Family arguments, sibling rivalries, break ups, road rage… what is a healthy relationship between two parties or individuals? It can be a difficult term to define, especially in today’s society where people tend to have a short temper with more inclination for instant gratification and likelihood of leaning toward some form of addictive behavior as an unhealthy coping mechanism. When your loved one enters recovery and you begin the process of rebuilding a relationship with them, you may want to be best prepared for any roadblocks you may face along the way.

Understanding Relationships and Conflicts

When trying to determine what is a healthy relationship after you and your loved one have had a foundation based solely off themes of selfishness, self-centeredness, fear, and dishonesty, you should remain aware at all times of checking both of your motives. It can be extremely tough to try to see both sides, but remembering that there are always two versions to every story will get you further than believing only what you see through your own sight and vice versa. A healthy relationship is going to require good communication skills. This means that you and your loved one are going to need to listen to each other, speak with one another to discuss matters, not leave a room angry if a dispute happens to ever erupt, respect each other’s privacy, discuss boundaries, go over some guidelines, and talk about your wants and needs.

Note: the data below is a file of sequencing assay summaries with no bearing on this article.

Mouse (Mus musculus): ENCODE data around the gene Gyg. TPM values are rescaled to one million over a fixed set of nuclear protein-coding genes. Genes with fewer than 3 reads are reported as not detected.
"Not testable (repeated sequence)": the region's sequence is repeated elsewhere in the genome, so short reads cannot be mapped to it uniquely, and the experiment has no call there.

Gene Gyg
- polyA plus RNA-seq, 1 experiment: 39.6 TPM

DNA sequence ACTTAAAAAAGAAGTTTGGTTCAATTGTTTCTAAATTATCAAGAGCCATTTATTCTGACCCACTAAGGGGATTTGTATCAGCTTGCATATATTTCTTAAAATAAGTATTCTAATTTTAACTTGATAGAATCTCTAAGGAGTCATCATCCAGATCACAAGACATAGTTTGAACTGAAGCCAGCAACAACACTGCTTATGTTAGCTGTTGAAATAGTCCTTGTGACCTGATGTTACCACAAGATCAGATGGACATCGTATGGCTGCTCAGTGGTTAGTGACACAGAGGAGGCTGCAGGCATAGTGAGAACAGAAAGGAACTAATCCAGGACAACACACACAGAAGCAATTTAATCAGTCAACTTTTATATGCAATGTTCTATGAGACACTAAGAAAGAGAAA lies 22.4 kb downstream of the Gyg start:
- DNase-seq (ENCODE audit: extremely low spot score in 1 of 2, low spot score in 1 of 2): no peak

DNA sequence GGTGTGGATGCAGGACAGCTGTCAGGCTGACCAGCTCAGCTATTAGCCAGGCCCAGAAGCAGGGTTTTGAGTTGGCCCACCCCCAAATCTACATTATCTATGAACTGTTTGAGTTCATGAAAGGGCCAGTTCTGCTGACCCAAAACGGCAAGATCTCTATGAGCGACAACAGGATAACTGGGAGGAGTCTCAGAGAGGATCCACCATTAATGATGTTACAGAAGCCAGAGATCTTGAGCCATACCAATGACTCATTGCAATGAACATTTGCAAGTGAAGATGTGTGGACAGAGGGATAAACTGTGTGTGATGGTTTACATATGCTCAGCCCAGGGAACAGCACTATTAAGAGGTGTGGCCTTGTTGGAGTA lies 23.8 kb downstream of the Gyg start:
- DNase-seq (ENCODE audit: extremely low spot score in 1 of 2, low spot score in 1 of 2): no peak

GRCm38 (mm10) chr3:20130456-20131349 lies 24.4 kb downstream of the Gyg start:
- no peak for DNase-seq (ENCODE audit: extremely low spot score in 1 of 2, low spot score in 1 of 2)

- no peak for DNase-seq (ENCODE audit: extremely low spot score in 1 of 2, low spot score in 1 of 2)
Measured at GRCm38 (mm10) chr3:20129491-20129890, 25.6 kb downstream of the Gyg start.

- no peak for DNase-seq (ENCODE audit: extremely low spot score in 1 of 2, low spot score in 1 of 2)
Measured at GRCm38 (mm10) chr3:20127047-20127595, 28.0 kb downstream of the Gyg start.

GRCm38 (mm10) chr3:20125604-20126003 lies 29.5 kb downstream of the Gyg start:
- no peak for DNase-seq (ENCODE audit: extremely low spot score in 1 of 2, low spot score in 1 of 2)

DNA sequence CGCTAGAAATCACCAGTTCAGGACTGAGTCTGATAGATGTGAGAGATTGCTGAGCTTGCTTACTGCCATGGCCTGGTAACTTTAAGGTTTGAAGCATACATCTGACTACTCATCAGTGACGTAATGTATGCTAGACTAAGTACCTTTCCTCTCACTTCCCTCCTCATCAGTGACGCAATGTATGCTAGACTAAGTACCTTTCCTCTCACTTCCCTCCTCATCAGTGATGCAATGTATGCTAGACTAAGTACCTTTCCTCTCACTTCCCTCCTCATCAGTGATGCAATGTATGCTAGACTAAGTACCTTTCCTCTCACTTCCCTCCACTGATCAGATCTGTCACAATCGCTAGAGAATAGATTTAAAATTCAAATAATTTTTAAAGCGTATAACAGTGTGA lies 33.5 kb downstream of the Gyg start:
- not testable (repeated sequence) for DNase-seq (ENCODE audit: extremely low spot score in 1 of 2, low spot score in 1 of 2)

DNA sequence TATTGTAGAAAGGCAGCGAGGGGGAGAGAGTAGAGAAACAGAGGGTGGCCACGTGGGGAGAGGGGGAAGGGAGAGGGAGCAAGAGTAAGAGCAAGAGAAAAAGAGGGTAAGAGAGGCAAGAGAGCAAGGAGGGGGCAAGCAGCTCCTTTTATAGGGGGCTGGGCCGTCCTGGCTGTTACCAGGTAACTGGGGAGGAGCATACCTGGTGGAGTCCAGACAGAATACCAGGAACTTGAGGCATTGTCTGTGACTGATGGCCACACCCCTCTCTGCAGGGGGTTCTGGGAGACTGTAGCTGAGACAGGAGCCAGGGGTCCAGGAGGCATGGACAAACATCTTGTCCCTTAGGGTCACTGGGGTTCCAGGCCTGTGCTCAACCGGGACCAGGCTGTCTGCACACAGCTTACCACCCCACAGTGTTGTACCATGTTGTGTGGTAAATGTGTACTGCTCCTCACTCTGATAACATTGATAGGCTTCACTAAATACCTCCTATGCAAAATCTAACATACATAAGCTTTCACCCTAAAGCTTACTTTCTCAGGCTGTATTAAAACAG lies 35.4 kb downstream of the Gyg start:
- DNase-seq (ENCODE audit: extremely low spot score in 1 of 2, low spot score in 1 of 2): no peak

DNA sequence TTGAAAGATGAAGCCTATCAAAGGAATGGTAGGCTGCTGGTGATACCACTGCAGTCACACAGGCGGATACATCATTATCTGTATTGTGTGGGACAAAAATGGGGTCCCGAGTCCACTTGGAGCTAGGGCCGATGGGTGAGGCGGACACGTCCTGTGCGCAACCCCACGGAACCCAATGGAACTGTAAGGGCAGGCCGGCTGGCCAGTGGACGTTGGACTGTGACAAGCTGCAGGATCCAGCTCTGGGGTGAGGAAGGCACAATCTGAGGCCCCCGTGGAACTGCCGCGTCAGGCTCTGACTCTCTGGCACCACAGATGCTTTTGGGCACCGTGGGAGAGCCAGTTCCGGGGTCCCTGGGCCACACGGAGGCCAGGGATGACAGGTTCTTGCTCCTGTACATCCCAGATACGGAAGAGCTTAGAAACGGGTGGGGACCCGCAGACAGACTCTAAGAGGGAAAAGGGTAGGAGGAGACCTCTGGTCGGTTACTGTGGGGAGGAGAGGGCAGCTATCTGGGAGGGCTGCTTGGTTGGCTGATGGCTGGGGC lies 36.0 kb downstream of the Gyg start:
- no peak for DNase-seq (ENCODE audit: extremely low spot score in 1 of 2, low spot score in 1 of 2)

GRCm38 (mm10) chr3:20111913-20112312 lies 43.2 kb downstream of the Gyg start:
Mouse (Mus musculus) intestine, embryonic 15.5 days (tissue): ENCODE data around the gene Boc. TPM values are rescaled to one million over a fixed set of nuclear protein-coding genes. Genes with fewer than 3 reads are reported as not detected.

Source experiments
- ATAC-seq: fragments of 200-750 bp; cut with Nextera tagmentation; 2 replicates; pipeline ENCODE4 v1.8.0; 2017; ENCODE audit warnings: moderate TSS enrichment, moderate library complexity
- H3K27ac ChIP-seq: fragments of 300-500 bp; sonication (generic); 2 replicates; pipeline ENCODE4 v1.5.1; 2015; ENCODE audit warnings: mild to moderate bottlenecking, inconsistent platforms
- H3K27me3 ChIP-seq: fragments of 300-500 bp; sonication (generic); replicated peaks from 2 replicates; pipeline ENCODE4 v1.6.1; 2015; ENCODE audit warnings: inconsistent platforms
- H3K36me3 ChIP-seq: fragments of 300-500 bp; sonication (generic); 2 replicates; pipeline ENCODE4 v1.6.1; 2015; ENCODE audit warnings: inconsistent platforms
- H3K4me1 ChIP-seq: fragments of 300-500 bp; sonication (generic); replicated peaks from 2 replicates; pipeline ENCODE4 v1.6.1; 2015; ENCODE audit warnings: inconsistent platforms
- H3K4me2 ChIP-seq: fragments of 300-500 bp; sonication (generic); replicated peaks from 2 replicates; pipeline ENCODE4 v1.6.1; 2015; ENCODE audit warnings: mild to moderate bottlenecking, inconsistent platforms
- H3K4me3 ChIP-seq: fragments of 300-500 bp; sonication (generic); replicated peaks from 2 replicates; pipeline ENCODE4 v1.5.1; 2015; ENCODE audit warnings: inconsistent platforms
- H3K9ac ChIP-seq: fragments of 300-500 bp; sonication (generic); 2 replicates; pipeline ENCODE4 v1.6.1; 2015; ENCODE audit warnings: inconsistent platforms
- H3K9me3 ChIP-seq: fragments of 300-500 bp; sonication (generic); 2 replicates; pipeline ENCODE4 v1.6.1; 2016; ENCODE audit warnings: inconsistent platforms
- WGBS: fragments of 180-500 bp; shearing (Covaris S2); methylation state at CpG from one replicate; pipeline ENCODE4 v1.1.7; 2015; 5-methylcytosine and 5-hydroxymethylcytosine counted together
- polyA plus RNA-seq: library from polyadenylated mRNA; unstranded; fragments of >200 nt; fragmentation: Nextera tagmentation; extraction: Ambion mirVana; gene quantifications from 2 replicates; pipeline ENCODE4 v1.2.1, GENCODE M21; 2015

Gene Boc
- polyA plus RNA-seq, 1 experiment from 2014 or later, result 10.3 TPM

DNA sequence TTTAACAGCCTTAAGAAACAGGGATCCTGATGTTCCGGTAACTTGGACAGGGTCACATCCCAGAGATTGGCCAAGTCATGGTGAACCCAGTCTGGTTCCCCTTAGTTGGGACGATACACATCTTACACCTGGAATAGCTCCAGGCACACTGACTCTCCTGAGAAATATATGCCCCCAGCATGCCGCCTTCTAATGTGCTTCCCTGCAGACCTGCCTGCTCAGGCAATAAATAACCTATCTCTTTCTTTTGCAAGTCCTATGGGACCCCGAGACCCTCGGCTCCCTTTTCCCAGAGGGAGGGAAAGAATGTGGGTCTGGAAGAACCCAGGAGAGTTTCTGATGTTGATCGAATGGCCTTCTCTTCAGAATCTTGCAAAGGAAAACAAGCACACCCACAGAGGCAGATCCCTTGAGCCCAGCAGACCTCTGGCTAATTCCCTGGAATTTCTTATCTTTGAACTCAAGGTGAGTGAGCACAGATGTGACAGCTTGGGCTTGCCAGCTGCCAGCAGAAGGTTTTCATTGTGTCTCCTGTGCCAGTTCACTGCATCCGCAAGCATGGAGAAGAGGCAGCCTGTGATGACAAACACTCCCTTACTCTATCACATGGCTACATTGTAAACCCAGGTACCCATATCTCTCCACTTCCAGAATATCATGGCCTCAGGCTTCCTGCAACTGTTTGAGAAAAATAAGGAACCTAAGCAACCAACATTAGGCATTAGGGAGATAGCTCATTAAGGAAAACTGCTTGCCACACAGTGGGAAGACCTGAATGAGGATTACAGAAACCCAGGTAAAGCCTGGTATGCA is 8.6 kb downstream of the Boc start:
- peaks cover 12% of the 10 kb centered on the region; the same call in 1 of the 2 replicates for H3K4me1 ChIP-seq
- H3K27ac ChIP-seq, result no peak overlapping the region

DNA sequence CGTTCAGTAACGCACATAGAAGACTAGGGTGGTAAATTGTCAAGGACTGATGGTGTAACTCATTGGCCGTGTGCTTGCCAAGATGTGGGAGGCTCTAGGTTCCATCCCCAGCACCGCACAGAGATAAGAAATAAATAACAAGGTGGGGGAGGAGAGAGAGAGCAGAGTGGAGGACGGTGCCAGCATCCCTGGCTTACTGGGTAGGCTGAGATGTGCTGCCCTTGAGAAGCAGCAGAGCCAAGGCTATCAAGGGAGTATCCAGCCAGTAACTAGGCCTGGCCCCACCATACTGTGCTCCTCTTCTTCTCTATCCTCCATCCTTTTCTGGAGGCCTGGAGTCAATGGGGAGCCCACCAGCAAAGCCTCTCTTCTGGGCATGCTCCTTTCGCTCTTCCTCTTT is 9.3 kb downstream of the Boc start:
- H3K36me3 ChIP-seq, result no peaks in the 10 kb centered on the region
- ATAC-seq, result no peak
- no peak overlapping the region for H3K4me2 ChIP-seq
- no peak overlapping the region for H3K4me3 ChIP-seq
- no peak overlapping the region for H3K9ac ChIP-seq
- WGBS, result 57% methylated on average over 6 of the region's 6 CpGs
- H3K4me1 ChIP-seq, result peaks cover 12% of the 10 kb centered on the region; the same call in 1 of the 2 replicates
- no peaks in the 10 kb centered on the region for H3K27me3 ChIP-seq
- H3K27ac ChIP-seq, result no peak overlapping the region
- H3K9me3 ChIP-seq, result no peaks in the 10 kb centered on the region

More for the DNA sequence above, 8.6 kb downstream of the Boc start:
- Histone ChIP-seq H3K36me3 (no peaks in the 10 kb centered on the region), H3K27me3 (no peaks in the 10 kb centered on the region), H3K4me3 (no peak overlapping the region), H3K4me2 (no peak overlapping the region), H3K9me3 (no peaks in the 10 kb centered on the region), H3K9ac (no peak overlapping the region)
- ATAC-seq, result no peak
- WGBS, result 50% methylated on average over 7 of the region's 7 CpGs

Dealing with Character Defects

Character defects seem to come in full bloom in all types of relationships because the more people are surrounded by one another, the greater the magnification of their defects of character is to others and even more noticeable to themselves. When you are surrounded with others, you are in constant friction of one another’s defects and if your negativity rubs off on one another, you both transcend the unpleasant aura. A healthy relationship will also be one in which one party isn’t trying to raise the other’s but both parties are actively in support of one another. The recovering alcoholic and/or addict may be struggling at times, so this is where you may need to be patient with them. Try not get discouraged with them, but also be wary of not enabling them and inadvertently thrusting them back into self-seeking behaviors that amplifies that root of their selfish disease mindset.

Forming Trust

There’s a lot to keep in mind when it comes to what is a healthy relationship. Communication is key, but trust is another major factor here. When your loved one was active in addiction, they may have tarnished a level of trust, which is slowly being rebuilt. This may come over time. Don’t put pressure on it. This is something that action will speak more to than words.

Is your loved one still actively and regularly abusing alcohol and/or drugs without the ability to stop? Contact for help today because it could save your loved one’s life now.






Read 2889 times Last modified on Tuesday, 20 January 2015 21:24
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